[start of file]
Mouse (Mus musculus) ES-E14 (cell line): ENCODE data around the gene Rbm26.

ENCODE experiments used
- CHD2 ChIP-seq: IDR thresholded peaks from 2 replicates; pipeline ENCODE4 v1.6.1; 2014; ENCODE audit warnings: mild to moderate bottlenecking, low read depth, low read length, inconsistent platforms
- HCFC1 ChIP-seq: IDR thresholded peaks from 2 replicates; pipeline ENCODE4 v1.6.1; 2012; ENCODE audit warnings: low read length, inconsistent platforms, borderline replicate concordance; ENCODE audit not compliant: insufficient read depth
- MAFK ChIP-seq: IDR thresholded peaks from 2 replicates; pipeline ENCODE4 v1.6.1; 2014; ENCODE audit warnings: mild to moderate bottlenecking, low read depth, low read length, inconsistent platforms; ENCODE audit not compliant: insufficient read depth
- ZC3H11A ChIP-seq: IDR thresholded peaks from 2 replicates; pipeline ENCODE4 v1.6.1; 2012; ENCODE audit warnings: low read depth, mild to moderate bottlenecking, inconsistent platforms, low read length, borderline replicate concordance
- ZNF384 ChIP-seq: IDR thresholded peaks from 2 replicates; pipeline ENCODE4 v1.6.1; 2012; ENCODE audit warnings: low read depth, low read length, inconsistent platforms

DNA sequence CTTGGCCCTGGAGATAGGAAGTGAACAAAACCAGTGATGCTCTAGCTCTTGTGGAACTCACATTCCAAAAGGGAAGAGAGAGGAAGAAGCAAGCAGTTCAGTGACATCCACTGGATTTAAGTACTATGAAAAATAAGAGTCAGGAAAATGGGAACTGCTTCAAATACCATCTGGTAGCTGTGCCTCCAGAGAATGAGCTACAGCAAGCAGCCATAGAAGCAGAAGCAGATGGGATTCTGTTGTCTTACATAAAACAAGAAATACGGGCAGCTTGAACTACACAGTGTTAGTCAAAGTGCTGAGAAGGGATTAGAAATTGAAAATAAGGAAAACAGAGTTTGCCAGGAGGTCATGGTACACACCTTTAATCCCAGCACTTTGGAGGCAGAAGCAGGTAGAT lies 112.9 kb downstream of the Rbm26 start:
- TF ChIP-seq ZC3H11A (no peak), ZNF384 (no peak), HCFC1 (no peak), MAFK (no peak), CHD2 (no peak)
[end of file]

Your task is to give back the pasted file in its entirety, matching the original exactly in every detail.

Mouse (Mus musculus) ES-E14 (cell line): ENCODE data around the gene Rbm26.

ENCODE experiments used
- CHD2 ChIP-seq: IDR thresholded peaks from 2 replicates; pipeline ENCODE4 v1.6.1; 2014; ENCODE audit warnings: mild to moderate bottlenecking, low read depth, low read length, inconsistent platforms
- HCFC1 ChIP-seq: IDR thresholded peaks from 2 replicates; pipeline ENCODE4 v1.6.1; 2012; ENCODE audit warnings: low read length, inconsistent platforms, borderline replicate concordance; ENCODE audit not compliant: insufficient read depth
- MAFK ChIP-seq: IDR thresholded peaks from 2 replicates; pipeline ENCODE4 v1.6.1; 2014; ENCODE audit warnings: mild to moderate bottlenecking, low read depth, low read length, inconsistent platforms; ENCODE audit not compliant: insufficient read depth
- ZC3H11A ChIP-seq: IDR thresholded peaks from 2 replicates; pipeline ENCODE4 v1.6.1; 2012; ENCODE audit warnings: low read depth, mild to moderate bottlenecking, inconsistent platforms, low read length, borderline replicate concordance
- ZNF384 ChIP-seq: IDR thresholded peaks from 2 replicates; pipeline ENCODE4 v1.6.1; 2012; ENCODE audit warnings: low read depth, low read length, inconsistent platforms

DNA sequence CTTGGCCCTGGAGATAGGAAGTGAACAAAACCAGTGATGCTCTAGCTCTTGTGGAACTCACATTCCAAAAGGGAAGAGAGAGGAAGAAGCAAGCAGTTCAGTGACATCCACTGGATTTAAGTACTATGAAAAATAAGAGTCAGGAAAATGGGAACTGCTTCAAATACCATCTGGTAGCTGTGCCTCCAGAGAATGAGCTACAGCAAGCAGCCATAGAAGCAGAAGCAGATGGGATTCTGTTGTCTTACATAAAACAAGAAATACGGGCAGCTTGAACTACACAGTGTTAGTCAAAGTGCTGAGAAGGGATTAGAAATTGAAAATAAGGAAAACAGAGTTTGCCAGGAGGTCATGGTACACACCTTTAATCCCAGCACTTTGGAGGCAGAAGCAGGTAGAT lies 112.9 kb downstream of the Rbm26 start:
- TF ChIP-seq ZC3H11A (no peak), ZNF384 (no peak), HCFC1 (no peak), MAFK (no peak), CHD2 (no peak)